Rare occurrence of hand-foot syndrome due to paclitaxel: A r
Hand-foot syndrome (HFS) is a relatively frequent adverse reaction to certain anticancer drugs. HFS is a type of dermatitis which has been most commonly described with 5-fluorouracil and capecitabine. However, HFS with paclitaxel is rare and has been reported sparingly in the literature. The present case has been reported in the Indian Journal of Pharmacology.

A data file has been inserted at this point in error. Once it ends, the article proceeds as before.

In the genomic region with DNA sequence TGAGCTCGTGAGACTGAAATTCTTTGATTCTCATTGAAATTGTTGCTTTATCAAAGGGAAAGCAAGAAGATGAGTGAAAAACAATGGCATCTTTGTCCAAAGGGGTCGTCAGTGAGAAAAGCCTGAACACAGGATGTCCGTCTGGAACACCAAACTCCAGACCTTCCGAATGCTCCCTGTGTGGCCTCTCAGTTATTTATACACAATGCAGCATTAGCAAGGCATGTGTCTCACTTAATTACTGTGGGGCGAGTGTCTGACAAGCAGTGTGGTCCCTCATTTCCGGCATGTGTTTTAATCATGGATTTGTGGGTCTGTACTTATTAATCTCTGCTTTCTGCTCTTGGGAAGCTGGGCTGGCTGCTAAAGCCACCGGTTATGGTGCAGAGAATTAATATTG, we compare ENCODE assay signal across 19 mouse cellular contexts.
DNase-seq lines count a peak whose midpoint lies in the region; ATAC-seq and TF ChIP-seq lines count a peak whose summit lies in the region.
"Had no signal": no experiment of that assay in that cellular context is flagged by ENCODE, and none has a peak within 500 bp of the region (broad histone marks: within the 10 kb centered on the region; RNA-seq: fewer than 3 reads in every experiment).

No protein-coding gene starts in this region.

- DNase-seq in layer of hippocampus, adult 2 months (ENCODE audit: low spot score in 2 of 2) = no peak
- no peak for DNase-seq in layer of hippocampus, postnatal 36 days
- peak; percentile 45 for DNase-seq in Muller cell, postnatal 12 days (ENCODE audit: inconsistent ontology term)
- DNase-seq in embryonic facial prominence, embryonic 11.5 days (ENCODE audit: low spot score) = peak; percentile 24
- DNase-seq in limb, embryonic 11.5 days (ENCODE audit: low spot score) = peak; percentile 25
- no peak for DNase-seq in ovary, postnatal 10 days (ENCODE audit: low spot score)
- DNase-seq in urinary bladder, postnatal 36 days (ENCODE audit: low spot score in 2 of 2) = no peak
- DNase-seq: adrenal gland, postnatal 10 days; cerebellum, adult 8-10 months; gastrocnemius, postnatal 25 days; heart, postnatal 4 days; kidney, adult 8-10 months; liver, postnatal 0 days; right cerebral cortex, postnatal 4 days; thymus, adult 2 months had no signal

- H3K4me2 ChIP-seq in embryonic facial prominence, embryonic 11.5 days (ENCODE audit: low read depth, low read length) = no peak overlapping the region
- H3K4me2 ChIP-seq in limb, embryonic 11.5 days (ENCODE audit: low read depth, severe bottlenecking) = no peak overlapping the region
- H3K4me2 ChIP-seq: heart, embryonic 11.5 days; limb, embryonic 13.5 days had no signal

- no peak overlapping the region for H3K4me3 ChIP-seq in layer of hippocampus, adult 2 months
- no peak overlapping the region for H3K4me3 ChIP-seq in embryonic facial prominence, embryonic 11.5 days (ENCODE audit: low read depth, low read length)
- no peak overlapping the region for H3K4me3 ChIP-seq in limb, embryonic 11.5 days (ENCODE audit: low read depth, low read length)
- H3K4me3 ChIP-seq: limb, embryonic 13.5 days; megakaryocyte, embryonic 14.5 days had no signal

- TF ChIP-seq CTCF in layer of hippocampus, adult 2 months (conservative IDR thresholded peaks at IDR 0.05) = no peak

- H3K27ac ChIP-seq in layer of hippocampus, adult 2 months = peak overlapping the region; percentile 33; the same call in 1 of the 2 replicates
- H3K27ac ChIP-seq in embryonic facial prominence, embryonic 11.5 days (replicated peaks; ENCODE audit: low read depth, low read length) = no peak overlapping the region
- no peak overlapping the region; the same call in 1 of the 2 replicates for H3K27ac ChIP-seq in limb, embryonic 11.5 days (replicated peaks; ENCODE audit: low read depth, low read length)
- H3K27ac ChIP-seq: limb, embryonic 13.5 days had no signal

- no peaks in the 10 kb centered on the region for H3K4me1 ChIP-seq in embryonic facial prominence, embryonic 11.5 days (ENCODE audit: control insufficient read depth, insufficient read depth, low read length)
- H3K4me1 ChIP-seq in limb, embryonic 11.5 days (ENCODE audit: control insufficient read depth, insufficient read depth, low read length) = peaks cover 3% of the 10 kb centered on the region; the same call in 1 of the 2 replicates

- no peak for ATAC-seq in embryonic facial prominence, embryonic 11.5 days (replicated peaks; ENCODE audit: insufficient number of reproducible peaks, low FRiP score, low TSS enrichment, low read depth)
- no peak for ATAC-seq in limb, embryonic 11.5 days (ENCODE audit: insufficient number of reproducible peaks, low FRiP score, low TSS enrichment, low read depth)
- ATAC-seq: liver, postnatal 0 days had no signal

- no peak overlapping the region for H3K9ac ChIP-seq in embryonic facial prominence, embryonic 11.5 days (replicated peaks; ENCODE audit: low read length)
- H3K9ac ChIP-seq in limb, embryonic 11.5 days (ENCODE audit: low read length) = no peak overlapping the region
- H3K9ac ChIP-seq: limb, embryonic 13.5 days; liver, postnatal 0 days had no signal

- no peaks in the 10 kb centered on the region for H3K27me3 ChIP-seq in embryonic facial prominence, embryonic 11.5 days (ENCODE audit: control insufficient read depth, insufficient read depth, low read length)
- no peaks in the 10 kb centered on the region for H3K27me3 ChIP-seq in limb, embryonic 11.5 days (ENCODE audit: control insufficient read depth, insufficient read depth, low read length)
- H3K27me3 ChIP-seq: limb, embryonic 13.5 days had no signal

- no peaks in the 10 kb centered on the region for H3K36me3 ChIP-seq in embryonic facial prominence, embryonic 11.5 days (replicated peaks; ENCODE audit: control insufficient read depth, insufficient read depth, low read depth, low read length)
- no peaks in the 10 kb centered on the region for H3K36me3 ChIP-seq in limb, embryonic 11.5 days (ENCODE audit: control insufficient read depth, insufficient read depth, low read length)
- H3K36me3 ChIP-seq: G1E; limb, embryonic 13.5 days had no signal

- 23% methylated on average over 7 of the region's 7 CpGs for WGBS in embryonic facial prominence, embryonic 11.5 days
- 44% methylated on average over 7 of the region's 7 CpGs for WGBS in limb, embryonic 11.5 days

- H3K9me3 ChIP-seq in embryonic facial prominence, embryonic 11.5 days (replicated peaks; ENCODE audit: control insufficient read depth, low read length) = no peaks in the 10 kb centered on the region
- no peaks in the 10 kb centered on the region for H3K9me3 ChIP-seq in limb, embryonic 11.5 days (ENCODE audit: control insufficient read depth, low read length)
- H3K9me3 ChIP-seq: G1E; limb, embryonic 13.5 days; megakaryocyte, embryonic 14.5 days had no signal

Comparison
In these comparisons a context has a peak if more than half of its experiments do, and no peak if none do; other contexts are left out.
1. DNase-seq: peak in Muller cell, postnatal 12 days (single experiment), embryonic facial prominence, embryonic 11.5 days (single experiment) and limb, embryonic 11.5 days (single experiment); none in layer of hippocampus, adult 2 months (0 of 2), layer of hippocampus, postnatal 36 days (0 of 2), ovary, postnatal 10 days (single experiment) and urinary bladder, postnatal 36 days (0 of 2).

A 52-year-old male patient with recurrent carcinoma of the buccal mucosa was started on palliative chemotherapy regimen, injection paclitaxel (175 mg/m2) in combination with injection carboplatin. On post-chemotherapy day 13, the patient started developing pain, dysesthesia followed by bullae formation, and desquamation over palms and soles.

Clinically, the patient had Grade 3 HFS characterized by symmetrical, tender skin lesions over the dorsal aspect of palms, and soles with desquamation necessitating interruption of treatment.

Therefore, this case has been presented to be cognizant with this rare form of side effect with one of the most commonly used drug in oncology.

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